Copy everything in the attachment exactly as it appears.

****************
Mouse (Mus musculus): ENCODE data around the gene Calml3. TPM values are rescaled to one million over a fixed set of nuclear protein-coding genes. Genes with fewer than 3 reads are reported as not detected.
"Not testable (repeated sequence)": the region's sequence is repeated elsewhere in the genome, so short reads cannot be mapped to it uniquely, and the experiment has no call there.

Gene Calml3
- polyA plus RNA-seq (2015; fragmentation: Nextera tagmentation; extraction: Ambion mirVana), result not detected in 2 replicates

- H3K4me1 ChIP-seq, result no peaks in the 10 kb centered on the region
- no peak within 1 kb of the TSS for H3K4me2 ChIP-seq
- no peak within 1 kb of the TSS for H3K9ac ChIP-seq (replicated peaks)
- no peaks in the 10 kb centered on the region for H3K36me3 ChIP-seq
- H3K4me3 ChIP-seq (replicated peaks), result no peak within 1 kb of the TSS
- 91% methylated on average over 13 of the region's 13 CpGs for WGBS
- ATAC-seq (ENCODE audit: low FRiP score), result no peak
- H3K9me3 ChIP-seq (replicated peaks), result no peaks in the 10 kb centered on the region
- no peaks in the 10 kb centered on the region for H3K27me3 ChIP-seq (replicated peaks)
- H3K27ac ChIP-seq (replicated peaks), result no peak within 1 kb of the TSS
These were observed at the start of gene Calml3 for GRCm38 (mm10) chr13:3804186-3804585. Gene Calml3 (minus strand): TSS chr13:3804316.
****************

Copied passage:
Mouse (Mus musculus): ENCODE data around the gene Calml3. TPM values are rescaled to one million over a fixed set of nuclear protein-coding genes. Genes with fewer than 3 reads are reported as not detected.
"Not testable (repeated sequence)": the region's sequence is repeated elsewhere in the genome, so short reads cannot be mapped to it uniquely, and the experiment has no call there.

Gene Calml3
- polyA plus RNA-seq (2015; fragmentation: Nextera tagmentation; extraction: Ambion mirVana), result not detected in 2 replicates

- H3K4me1 ChIP-seq, result no peaks in the 10 kb centered on the region
- no peak within 1 kb of the TSS for H3K4me2 ChIP-seq
- no peak within 1 kb of the TSS for H3K9ac ChIP-seq (replicated peaks)
- no peaks in the 10 kb centered on the region for H3K36me3 ChIP-seq
- H3K4me3 ChIP-seq (replicated peaks), result no peak within 1 kb of the TSS
- 91% methylated on average over 13 of the region's 13 CpGs for WGBS
- ATAC-seq (ENCODE audit: low FRiP score), result no peak
- H3K9me3 ChIP-seq (replicated peaks), result no peaks in the 10 kb centered on the region
- no peaks in the 10 kb centered on the region for H3K27me3 ChIP-seq (replicated peaks)
- H3K27ac ChIP-seq (replicated peaks), result no peak within 1 kb of the TSS
These were observed at the start of gene Calml3 for GRCm38 (mm10) chr13:3804186-3804585. Gene Calml3 (minus strand): TSS chr13:3804316.